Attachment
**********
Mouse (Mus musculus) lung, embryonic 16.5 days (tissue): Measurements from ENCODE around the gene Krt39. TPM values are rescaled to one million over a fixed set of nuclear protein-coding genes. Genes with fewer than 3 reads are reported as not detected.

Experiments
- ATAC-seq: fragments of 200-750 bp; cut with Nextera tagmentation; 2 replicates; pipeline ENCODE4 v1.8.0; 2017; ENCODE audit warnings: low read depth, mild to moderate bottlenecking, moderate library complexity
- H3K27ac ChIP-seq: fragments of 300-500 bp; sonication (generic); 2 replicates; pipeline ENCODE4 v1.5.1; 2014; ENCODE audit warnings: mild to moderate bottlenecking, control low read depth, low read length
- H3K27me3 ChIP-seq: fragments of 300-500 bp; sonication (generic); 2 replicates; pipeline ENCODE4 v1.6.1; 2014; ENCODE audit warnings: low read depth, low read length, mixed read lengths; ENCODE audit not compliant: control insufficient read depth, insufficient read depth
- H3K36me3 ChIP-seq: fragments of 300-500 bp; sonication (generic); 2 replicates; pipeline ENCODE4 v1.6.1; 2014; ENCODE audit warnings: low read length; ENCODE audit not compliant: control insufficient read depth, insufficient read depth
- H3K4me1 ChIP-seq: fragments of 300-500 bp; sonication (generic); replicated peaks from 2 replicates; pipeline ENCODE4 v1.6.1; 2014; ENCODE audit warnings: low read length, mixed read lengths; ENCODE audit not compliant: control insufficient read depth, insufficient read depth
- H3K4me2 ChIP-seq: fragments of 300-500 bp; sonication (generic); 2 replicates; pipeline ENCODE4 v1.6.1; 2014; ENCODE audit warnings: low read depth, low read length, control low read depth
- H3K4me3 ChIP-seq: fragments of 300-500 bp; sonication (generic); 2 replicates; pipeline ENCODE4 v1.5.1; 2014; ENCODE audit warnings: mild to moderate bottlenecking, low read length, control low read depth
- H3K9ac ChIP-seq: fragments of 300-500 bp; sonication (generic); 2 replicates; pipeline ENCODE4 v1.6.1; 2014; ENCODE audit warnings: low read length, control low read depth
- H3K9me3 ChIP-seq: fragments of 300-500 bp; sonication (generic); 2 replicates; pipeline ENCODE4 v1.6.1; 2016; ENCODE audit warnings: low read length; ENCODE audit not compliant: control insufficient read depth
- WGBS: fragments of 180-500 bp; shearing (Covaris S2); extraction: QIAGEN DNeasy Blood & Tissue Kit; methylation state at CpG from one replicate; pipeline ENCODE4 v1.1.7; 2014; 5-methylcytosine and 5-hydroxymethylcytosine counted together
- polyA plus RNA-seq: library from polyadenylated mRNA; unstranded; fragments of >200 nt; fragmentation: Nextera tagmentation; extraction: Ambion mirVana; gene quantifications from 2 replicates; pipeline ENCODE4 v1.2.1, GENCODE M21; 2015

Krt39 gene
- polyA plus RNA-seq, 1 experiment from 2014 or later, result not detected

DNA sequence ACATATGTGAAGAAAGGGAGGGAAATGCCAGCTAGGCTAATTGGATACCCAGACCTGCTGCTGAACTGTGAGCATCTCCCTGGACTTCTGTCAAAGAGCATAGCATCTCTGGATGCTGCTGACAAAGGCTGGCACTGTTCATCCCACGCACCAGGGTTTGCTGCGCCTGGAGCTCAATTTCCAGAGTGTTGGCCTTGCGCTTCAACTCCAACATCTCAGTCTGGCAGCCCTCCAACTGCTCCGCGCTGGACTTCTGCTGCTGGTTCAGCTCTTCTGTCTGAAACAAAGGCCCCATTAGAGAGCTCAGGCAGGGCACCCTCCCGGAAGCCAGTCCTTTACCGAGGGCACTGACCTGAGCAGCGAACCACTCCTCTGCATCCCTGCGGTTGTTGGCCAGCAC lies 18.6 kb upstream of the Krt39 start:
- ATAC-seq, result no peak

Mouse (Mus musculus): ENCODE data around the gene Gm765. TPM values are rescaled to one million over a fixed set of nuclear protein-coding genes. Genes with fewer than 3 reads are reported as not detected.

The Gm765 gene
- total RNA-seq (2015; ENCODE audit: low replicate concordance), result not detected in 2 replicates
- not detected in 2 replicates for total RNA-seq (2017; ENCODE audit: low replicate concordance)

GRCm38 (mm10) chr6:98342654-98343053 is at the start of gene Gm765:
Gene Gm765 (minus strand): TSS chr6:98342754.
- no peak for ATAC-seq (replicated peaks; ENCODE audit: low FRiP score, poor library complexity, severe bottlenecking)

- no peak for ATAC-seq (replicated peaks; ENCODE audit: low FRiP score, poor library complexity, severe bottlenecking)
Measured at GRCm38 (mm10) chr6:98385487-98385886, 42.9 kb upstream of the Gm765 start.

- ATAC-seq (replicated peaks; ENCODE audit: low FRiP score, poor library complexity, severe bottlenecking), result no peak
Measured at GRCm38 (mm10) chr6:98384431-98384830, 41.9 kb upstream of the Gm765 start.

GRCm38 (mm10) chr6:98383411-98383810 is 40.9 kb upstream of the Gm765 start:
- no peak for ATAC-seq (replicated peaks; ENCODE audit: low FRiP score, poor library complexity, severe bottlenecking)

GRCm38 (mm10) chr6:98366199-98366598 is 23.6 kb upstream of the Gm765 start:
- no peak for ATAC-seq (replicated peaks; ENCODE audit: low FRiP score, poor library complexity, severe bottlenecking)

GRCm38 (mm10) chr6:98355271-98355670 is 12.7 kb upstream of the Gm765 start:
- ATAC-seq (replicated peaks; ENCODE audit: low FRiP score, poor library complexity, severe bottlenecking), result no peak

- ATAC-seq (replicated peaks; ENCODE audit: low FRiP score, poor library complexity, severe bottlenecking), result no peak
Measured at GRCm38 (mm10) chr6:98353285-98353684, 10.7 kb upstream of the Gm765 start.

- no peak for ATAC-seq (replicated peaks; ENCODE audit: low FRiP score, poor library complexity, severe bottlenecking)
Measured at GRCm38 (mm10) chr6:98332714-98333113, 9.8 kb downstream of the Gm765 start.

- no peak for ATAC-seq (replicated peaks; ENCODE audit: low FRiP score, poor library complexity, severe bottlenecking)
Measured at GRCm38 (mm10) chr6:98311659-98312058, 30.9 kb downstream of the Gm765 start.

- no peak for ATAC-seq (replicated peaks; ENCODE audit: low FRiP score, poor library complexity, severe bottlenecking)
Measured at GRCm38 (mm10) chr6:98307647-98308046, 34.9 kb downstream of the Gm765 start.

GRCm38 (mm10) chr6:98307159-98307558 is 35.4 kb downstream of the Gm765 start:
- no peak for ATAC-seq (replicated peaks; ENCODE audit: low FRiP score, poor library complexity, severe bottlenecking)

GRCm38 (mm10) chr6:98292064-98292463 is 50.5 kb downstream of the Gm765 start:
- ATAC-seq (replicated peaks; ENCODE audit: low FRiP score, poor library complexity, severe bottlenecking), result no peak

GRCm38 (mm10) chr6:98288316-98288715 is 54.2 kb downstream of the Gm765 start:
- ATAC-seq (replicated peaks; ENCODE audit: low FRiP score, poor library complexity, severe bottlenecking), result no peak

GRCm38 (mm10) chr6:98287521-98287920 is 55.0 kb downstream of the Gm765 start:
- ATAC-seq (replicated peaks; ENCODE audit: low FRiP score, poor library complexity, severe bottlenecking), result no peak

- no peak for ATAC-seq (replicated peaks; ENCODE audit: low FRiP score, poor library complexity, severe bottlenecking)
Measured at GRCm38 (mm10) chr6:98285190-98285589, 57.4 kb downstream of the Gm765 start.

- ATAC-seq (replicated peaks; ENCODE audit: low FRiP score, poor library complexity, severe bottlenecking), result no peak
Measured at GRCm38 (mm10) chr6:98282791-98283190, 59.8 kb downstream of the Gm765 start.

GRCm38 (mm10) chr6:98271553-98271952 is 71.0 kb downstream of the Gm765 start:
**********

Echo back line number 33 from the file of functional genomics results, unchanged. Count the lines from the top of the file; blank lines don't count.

GRCm38 (mm10) chr6:98355271-98355670 is 12.7 kb upstream of the Gm765 start: